Osram announces LED and laser products for automotive applications

Nov. 15, 2016
A four-channel laser diode component targets LIDAR applications in autonomous vehicles while the latest Oslon Black Flat LEDs will bring adaptive headlamps to mainstream vehicles.

A four-channel laser diode component targets LIDAR applications in autonomous vehicles while the latest Oslon Black Flat LEDs will bring adaptive headlamps to mainstream vehicles.

Osram Opto Semiconductors used the Electronica trade fair as a venue to launch some new automotive-targeted LED and laser-based components. The surface-mount device (SMD), four channel laser demonstrated at the show is a prototype product intended for LIDAR (light detection and ranging) applications and such systems will be critical in the evolution of autonomous or self-driving autos. Meanwhile, the company continues to evolve its LED headlamp product portfolio, announcing the commercial availability of the three-to five-emitter Oslon Black Flat S SMD LEDs with each LED in the package being individually controllable.

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LIDAR technology is being used in many different applications, as we described in a feature article focused on LED-based LIDAR systems. In automotive applications, LIDAR is already in use in some driver-assistance functionality with adaptive cruise control, emergency braking, and other systems. Moreover, autonomous or semi-autonomous vehicles would depend on a system of some type that can detect objects.

LIDAR works by using so called time-of-flight measurements. A laser diode in the Osram implementation emits a pulse of light that is reflected by an object and the reflection is captured by a sensor. A microcontroller can then calculate the distance to the object based on the elapsed time from the pulse emission to the return capture.

Osram has launched an automotive-targeted laser device that provides LIDAR functionality that can be used in autonomous or self-driving vehicles.

Osram said its new prototype uses very short pulse lengths that ensure eye safety and four channels to improve the accuracy of LIDAR systems. Moreover, the company said it enables a vertical detection zone with the addition of a MEMS (microelectromechanical systems) chip from partner Innoluce (an Infineon business unit) alongside the laser diodes.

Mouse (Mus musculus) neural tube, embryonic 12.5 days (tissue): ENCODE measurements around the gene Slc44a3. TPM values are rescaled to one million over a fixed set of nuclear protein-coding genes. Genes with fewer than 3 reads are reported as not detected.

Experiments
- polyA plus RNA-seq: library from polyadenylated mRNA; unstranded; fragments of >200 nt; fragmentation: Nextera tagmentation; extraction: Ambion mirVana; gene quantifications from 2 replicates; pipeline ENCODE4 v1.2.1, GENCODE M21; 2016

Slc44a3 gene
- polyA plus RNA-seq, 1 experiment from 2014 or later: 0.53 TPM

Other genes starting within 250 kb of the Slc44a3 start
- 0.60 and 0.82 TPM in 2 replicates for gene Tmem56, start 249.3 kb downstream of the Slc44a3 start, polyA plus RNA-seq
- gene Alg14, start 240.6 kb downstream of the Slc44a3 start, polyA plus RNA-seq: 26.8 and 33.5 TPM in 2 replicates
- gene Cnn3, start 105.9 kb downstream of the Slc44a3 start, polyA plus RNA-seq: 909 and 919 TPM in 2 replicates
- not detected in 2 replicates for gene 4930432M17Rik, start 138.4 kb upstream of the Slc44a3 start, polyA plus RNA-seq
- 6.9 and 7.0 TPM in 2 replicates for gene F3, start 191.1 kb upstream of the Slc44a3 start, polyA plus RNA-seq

The prototype includes four laser diodes that are manufactured on a single substrate and then electrically isolated in the backend of the semiconductor manufacturing process. The technique ensures that the four diodes are parallel and no manual alignment is required. The laser diodes are serially energized in a scanning type manner and the MEMs devices can deflect the beams selectively, allowing the component to essentially produce a 3D map of the surrounding environment. Osram said the LIDAR devices can cover a 120˚ horizontal field and a 20˚ vertical field.

Osram has not said when the new LIDAR device will be commercially available. While it integrates multiple semiconductor devices, the 8×5-mm component is as mentioned before an SMD. The laser operates at 905 nm, and outputs 85W of radiometric power from a 30A driver per channel.

Black Flat for headlamps

Moving to automotive headlamps, Osram has several LED product families that can serve in the application. The Oslon Black Flat product line has been the mainstream offering intended to drive LED adoption in all cars as opposed to in just high-end models, and Osram announced the family originally back in 2012. A multi-emitter version of the Black Flat family emerged in 2013, although at that time there was no individual control of the emitters. But the slimmer design was intended to make headlamp systems more compact.

A little more than a year ago, Osram demonstrated the first Black Flat S prototypes that enabled individual control of the emitters and as many as five emitters in parallel. The granular control was intended to enable adaptive headlamps, which perhaps lack the full capability of a matrix system but that still could implement low- and high-beam functionality in a single device.

Now the Black Flat S is commercially available with a three-emitter version already shipping commercially. And Osram said the four- and five-emitter varieties will ship commercially in January 2017.

"The Oslon Black Flat S series enables the benefits of adaptive matrix light to be offered not just on flagship models but also on cars in the entry-level and compact classes so drivers of these cars will also enjoy greater safety and comfort," said Thomas Christl, product manager. "In addition to glare-free high beam, other adaptive LED front lighting functions such as cornering light and city light can be implemented with the Oslon Black Flat S — without the need for any mechanical elements."

About the Author

Maury Wright | Editor in Chief

Maury Wright is an electronics engineer turned technology journalist, who has focused specifically on the LED & Lighting industry for the past decade. Wright first wrote for LEDs Magazine as a contractor in 2010, and took over as Editor-in-Chief in 2012. He has broad experience in technology areas ranging from microprocessors to digital media to wireless networks that he gained over 30 years in the trade press. Wright has experience running global editorial operations, such as during his tenure as worldwide editorial director of EDN Magazine, and has been instrumental in launching publication websites going back to the earliest days of the Internet. Wright has won numerous industry awards, including multiple ASBPE national awards for B2B journalism excellence, and has received finalist recognition for LEDs Magazine in the FOLIO Eddie Awards. He received a BS in electrical engineering from Auburn University.